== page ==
When are we going to see more of the generric foods tested and certified so that we can have choices that are a much more reasonable price choice for the many type 2 diabetics that are either pensioners or live on government benefits.

Anonymous said...

Our family has been on a low GI diet for years now. We are a family of four and live on quite a strict budget. Contrary to Bruce's comments I think that low GI extends our food budget.

We don't eat as much as we need less food to feel satisfied. I use a lot of beans (use dried beans for best value). We eat oats or muesli, lean meats, and lots of fresh fruits and vegetables.

While the GI symbol is helpful, it is only an indicator and foods can still be low GI without the symbol.

GI Group said...

We are often asked about cost-effective low GI foods. It essentially means making a move back to the inexpensive, healthy, filling staples of our forebears. This includes traditional rolled oats for breakfast porridge with milk, legumes such as beans, chickpeas and lentils, cereal grains like pearl barley, pasta or the lower GI rices like basmati and of course fresh vegetables in season when they are at their best and the prices are better too. Check out Low GI Eating Made Easy (ask at your local library) as it includes the top 100 low GI foods, all generic. Or check out the free database at www.glycemicindex.com.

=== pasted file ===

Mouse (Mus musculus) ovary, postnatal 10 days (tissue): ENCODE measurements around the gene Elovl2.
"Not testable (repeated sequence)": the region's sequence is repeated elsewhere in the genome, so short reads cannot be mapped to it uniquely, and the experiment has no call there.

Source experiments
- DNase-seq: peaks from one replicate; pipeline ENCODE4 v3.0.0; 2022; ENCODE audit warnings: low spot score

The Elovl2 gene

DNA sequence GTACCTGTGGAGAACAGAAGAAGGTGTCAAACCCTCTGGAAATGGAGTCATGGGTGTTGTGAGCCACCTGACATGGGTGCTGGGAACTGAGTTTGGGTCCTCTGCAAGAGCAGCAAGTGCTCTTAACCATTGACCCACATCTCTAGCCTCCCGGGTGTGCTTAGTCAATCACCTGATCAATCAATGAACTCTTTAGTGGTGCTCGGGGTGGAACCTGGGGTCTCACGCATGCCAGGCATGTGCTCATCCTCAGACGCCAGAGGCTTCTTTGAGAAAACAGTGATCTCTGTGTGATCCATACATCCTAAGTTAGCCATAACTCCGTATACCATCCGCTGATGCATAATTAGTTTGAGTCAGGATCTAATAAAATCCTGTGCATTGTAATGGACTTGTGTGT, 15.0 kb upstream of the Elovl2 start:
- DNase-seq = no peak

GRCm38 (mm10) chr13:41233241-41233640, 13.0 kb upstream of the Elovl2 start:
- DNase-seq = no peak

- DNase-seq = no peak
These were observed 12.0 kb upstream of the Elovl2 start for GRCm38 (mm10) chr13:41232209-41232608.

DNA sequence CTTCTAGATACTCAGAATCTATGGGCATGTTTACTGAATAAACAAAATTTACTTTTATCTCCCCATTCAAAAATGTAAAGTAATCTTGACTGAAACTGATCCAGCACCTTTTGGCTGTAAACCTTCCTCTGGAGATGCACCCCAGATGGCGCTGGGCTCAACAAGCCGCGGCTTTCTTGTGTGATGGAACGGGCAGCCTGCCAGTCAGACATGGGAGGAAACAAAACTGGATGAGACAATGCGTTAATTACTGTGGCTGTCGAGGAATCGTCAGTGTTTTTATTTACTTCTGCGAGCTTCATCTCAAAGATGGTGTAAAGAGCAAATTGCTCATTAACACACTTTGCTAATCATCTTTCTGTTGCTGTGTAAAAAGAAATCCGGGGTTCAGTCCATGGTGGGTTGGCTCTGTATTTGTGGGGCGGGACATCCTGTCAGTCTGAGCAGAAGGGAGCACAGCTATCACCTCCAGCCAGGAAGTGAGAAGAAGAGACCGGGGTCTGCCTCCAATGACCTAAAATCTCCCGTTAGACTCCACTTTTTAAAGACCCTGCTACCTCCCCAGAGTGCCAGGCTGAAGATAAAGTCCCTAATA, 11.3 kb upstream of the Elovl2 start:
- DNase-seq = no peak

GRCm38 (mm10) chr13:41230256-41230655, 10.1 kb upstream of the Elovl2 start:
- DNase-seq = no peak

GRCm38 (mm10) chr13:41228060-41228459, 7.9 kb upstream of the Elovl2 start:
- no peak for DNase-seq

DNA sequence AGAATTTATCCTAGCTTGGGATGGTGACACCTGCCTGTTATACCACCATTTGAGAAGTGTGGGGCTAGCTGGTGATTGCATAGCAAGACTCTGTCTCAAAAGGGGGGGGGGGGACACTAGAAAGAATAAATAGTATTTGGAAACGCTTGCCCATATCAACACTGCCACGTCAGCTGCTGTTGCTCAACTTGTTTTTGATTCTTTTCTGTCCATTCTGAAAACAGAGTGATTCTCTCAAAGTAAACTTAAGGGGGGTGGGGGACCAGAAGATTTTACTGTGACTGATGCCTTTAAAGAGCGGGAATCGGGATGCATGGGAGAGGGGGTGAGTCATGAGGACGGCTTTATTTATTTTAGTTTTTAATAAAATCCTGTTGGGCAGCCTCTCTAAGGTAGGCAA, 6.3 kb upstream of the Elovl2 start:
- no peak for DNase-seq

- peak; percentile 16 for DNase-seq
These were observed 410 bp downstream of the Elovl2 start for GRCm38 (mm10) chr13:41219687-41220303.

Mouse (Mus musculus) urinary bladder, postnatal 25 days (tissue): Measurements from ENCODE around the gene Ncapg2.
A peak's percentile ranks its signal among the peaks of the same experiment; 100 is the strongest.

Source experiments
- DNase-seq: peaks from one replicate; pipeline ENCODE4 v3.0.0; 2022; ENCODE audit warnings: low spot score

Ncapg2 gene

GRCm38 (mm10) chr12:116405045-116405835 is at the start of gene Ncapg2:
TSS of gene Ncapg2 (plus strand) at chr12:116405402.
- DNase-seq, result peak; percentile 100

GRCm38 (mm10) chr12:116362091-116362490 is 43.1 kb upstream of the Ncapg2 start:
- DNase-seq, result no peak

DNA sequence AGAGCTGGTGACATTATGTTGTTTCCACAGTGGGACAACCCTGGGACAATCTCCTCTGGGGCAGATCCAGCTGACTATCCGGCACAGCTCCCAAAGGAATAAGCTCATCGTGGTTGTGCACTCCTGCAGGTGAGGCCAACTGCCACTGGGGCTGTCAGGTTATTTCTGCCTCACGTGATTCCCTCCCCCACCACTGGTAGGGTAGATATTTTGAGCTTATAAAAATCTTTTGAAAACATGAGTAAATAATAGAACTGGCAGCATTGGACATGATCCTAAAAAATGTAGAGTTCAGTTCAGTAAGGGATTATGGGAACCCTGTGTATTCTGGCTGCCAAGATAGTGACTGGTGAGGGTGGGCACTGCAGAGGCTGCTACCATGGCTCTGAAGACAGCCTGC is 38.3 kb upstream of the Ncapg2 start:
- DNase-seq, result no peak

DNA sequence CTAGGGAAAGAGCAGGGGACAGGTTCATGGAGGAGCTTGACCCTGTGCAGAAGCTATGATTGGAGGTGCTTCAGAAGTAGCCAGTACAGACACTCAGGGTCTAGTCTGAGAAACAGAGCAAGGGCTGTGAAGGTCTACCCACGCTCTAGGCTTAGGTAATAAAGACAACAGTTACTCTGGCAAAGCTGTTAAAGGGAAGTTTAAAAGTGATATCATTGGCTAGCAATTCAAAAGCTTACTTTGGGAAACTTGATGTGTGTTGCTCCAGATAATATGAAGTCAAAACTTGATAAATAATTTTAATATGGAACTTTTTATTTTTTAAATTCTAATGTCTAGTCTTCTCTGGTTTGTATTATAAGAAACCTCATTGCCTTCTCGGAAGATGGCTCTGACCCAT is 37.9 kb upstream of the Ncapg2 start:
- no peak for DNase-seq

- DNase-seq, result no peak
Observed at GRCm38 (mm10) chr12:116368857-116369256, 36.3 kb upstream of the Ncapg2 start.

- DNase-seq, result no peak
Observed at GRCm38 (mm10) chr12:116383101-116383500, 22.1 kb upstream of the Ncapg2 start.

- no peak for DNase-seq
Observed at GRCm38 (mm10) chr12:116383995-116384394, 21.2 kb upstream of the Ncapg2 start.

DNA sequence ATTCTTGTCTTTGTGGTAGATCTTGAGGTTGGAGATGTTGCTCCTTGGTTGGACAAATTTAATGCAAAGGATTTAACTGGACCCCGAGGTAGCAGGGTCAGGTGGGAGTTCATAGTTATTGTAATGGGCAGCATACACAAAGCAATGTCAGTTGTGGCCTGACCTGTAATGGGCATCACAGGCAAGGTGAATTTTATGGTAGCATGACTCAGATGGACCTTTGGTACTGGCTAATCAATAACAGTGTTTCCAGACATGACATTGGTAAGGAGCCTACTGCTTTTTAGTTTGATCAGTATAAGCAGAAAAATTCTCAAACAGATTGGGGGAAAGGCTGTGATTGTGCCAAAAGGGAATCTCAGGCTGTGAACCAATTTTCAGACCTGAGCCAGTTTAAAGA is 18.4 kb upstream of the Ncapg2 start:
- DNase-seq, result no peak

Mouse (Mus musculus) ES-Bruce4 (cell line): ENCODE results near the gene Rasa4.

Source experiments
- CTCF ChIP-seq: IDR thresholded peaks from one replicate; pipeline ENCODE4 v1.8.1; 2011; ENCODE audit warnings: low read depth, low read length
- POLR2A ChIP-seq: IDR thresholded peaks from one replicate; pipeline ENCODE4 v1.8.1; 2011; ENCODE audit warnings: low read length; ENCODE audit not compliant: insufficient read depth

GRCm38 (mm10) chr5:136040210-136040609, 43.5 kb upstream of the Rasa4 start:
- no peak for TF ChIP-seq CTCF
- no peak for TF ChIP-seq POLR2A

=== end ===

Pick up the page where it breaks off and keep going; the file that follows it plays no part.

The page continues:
Many people report to us that they find it extends the family budget and saves on packaging too!

Anonymous said...

In answer to Anon.

meat is not something that i can afford when you live on a really strict budget and with the cost of food continuint to rise and at an ever increasing rate I do not agree completely with what you have said especially with lean meat. I can not remember the last time I had a piece of lean beef or lamb as they are just far to expensive a choice.

I do how ever agree that the fact that eatly less volume and still being full I have been eating less and still eating well over the last couple of months.

One further comment I would like to make is that in the cities there is a much better range of food to choose from that in many small country town supermarkets ans so we are much more limited even when it comes to fresh veg.

One point on fresh verses frozen veg. Frozen veg are actually fresher than the so called fresh veg as they are normaly frozen within a couple of hours of being picked and those veggies that are harvested in summer are also harvested in the cool of the night and in the early morning so that they retain much of their nutritional value.

Unknown said...

I am a wellness consultant in India & corporate speaker.
I use the GI & GL concept very widely.It has great value & promise.
with best wishes
author of the Book Slim & Fit for Life

hermin said...

i agree that food availability is another big issue that prevents us from getting enough nutrition. unfortunately, the type of food that is quite often lacking is fresh produce.

to get over this problem, we can opt for frozen fruit and vegs (as you suggest). although at first they lose some vitamins through blanching, the nutrient loss over the next 12 months or so is not much. in terms of folate and vit C, frozen fruit & vegs can be better than the "fresh produce" that has sat in the shelf (or fridge) for a few days.